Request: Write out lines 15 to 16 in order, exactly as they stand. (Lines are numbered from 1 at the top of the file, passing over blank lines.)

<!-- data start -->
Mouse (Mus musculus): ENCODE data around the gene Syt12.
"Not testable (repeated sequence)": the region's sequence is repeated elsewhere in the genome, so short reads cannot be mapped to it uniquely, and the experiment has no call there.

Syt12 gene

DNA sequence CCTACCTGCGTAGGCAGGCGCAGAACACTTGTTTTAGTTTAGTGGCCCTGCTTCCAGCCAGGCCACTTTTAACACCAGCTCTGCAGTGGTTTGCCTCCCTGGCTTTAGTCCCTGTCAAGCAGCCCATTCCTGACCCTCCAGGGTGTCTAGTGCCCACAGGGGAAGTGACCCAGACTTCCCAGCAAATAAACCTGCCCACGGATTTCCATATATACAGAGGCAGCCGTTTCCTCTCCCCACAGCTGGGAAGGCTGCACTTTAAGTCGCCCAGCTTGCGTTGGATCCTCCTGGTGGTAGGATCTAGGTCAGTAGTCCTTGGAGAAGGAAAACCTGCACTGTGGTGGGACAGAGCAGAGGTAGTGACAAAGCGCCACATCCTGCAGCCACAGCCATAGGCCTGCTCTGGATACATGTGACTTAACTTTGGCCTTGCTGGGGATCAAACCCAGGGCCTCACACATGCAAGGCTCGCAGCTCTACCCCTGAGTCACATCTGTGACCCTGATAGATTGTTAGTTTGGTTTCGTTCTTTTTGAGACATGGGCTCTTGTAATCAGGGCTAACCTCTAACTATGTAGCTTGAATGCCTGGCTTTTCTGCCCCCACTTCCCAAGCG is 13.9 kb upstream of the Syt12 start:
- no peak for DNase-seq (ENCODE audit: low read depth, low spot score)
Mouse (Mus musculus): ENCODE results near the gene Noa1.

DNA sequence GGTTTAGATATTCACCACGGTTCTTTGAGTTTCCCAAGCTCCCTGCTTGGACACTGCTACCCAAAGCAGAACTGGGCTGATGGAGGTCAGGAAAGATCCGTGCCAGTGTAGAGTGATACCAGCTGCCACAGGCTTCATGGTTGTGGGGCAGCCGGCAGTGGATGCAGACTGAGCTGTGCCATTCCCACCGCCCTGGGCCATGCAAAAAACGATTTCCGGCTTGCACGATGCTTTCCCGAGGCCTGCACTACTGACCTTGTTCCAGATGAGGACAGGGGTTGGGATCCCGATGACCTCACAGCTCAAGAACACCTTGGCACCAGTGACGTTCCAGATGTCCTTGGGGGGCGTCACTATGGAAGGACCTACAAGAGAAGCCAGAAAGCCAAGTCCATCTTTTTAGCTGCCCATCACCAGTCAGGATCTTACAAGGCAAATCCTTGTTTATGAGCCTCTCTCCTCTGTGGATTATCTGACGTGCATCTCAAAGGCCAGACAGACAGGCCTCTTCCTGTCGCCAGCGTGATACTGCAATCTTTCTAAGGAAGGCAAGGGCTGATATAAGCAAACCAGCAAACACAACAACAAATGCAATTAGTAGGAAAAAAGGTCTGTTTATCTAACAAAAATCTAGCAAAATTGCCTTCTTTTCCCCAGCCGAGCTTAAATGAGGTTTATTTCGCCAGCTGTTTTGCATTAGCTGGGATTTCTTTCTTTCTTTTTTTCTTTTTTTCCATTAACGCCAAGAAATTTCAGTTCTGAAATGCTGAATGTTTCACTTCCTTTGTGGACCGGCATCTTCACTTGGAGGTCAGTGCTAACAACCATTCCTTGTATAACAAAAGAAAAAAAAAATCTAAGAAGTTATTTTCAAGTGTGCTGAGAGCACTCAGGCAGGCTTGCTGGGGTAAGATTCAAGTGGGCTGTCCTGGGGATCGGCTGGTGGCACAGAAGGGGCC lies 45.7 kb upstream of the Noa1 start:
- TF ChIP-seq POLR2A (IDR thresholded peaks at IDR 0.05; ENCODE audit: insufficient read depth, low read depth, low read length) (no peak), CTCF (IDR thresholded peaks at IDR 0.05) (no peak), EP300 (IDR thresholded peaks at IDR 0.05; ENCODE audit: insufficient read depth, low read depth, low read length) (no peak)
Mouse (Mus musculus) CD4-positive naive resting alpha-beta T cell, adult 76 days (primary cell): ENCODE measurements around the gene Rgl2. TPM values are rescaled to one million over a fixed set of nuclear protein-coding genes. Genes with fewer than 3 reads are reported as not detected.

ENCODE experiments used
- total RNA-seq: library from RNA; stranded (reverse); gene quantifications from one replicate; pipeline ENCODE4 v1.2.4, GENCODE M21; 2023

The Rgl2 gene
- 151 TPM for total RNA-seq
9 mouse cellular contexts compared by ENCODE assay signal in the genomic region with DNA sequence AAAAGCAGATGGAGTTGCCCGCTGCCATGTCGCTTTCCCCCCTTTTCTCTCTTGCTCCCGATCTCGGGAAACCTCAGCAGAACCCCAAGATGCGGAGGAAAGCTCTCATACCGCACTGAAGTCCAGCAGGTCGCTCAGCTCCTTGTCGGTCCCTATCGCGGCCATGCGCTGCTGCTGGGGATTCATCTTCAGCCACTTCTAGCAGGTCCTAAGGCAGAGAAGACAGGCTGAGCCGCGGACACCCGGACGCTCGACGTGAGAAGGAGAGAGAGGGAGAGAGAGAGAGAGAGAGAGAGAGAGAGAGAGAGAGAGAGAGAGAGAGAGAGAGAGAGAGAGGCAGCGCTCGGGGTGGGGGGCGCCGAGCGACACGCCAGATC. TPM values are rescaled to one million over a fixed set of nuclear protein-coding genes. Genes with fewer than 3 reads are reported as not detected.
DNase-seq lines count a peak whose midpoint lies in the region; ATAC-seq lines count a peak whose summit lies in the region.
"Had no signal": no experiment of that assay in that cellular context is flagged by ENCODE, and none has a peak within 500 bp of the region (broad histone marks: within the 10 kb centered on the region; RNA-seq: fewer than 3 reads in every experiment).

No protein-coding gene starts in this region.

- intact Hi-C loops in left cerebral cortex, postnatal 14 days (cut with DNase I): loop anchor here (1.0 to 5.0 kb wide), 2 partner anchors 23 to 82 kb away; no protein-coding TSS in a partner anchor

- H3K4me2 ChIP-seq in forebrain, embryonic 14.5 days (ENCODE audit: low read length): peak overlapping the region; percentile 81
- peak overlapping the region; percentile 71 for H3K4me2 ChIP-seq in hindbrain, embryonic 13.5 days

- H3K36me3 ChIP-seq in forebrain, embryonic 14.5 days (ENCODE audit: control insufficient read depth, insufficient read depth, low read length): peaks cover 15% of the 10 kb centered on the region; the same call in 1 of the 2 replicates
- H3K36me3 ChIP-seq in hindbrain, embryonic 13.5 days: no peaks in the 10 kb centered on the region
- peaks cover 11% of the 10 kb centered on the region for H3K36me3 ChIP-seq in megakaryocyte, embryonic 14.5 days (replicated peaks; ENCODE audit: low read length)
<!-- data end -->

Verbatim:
DNase-seq lines count a peak whose midpoint lies in the region; ATAC-seq lines count a peak whose summit lies in the region.
"Had no signal": no experiment of that assay in that cellular context is flagged by ENCODE, and none has a peak within 500 bp of the region (broad histone marks: within the 10 kb centered on the region; RNA-seq: fewer than 3 reads in every experiment).